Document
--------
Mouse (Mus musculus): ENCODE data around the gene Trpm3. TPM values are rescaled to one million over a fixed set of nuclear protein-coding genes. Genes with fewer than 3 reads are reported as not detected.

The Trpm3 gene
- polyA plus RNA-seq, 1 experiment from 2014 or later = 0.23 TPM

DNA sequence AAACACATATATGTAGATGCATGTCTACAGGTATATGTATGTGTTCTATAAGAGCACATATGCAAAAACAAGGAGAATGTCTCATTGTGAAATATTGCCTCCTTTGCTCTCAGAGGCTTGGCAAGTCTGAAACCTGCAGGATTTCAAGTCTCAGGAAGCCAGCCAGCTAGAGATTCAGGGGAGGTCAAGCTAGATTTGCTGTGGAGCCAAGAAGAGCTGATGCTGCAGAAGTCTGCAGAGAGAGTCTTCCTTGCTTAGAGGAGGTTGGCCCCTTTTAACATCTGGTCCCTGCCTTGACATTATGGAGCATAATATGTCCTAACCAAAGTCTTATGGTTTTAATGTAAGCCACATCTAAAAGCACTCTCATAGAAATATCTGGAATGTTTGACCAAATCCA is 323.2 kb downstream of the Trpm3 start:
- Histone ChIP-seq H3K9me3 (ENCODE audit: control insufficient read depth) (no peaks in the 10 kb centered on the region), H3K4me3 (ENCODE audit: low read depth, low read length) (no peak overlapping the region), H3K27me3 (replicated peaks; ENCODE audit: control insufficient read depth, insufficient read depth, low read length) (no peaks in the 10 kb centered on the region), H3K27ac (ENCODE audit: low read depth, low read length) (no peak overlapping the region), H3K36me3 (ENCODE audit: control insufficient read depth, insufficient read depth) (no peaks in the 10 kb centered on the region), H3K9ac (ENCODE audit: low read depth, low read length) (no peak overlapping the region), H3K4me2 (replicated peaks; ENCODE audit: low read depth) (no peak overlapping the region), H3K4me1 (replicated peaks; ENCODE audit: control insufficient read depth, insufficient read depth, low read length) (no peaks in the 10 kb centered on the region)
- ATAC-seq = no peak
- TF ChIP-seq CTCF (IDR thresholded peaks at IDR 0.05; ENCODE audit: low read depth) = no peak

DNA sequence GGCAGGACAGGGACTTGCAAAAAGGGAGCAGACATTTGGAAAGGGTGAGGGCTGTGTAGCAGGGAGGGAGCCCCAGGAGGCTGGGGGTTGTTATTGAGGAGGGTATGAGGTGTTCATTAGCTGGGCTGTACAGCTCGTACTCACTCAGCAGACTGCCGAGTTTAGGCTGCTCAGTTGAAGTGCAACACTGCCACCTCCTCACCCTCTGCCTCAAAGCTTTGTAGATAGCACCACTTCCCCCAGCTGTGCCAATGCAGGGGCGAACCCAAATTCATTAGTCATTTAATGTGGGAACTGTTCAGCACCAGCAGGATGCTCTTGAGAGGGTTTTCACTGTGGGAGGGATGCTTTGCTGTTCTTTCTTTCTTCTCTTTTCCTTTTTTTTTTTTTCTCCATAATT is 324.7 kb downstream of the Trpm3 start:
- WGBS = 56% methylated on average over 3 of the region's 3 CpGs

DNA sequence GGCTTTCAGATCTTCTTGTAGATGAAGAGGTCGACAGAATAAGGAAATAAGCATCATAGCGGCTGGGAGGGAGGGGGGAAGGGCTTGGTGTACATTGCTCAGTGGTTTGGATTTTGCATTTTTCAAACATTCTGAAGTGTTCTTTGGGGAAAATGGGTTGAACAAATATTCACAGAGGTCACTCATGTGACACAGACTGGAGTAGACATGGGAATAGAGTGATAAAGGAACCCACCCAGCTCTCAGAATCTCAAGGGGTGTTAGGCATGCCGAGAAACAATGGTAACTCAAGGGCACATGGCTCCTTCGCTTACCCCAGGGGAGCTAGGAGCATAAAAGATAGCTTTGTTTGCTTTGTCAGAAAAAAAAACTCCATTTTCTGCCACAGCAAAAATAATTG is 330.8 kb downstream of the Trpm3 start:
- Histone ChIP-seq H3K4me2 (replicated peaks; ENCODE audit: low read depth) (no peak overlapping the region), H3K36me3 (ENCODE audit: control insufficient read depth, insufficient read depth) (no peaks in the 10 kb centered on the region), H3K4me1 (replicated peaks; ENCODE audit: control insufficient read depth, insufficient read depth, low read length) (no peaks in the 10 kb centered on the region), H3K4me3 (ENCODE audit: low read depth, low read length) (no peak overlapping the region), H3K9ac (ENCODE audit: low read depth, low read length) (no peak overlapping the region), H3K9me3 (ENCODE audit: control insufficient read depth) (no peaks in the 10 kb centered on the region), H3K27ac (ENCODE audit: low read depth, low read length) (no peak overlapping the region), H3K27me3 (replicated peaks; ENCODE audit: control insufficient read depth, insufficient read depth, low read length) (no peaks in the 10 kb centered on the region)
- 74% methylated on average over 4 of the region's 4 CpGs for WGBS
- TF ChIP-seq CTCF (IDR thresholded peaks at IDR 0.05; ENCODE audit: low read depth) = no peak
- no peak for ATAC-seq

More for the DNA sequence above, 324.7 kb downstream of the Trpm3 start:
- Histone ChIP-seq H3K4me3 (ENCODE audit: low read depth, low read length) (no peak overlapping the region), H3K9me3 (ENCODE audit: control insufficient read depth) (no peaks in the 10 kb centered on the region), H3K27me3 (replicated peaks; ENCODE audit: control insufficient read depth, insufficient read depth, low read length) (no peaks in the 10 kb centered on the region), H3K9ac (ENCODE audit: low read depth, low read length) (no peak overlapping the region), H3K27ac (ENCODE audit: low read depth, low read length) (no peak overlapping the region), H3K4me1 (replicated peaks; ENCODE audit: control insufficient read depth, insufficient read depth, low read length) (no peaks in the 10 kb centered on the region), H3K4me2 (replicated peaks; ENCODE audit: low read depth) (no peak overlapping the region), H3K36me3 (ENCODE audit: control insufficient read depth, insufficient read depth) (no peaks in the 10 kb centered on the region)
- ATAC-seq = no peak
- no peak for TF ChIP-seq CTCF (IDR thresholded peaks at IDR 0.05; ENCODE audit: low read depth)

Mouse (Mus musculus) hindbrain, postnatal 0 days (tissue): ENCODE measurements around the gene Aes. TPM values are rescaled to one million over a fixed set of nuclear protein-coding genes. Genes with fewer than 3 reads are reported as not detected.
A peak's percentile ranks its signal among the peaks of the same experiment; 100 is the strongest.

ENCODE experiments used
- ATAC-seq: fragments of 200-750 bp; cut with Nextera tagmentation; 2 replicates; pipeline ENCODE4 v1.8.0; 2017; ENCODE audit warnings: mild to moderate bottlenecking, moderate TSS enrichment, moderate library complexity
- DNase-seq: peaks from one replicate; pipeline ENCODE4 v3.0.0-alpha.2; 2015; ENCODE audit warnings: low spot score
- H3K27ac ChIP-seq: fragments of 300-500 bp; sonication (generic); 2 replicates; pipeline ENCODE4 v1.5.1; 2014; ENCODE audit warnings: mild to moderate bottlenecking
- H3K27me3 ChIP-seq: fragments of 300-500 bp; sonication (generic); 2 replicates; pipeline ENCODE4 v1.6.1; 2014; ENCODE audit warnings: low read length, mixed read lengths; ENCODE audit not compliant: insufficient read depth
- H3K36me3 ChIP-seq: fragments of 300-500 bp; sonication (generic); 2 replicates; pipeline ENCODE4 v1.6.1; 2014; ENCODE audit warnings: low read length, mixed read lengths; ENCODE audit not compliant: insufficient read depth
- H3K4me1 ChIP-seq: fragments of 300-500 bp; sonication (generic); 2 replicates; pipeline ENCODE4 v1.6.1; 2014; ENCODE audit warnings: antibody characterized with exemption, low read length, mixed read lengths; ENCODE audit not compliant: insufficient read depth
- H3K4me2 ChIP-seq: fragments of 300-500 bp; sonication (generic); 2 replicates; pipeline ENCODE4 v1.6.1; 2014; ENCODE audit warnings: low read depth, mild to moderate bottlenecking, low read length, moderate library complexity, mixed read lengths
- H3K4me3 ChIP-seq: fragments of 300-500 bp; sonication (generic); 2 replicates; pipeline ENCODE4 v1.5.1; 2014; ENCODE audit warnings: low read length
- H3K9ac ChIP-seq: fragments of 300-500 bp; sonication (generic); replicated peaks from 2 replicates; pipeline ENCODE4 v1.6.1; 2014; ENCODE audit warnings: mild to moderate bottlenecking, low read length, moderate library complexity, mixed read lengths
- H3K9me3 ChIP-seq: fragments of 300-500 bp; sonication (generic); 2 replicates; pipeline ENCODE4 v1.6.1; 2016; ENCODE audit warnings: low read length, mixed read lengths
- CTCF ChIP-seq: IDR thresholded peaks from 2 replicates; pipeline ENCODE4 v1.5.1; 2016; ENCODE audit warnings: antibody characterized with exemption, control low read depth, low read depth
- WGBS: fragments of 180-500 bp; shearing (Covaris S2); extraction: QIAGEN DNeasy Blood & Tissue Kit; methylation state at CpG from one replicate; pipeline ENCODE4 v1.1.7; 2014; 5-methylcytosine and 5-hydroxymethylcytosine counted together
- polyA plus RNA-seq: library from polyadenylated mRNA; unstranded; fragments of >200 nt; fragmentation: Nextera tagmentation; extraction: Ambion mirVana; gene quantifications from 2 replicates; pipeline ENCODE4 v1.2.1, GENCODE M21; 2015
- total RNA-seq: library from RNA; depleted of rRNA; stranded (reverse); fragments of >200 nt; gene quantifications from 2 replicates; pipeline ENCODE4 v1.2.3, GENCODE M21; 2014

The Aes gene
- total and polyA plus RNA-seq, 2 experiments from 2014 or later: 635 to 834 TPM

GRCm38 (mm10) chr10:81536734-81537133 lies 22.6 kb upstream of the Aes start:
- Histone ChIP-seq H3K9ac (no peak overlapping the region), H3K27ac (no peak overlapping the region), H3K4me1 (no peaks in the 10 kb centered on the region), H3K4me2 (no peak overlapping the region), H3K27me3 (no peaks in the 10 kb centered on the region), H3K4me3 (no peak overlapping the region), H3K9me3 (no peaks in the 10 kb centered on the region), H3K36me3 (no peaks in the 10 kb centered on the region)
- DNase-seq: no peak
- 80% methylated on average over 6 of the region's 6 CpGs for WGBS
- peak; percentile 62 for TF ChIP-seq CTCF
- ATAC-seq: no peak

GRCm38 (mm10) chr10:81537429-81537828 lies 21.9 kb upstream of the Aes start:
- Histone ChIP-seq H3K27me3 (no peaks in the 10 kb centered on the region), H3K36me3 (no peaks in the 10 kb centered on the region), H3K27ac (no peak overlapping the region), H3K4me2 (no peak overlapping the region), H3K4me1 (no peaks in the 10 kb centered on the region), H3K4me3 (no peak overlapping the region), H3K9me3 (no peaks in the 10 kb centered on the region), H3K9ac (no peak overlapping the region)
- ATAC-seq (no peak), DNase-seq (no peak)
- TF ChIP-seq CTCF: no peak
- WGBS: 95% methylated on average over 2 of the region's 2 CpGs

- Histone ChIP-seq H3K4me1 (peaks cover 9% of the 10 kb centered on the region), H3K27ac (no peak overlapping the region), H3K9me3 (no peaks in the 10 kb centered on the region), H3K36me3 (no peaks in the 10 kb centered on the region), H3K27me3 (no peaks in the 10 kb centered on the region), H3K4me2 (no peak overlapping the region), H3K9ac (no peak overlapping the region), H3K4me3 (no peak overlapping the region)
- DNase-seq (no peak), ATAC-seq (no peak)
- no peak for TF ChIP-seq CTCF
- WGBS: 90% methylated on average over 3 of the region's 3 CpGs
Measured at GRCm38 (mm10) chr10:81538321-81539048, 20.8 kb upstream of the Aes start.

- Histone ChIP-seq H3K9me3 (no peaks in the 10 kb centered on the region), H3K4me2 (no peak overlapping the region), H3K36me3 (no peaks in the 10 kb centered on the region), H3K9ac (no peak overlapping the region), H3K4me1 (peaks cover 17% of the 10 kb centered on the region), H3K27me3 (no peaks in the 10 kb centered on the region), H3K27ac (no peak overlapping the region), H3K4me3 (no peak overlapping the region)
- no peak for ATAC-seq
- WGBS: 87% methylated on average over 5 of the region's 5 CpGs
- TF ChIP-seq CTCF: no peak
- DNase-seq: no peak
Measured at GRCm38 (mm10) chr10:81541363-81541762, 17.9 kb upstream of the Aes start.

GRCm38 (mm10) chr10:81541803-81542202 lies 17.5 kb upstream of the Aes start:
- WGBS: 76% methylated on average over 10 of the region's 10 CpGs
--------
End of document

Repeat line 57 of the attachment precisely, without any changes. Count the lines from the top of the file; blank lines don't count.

- TF ChIP-seq CTCF: no peak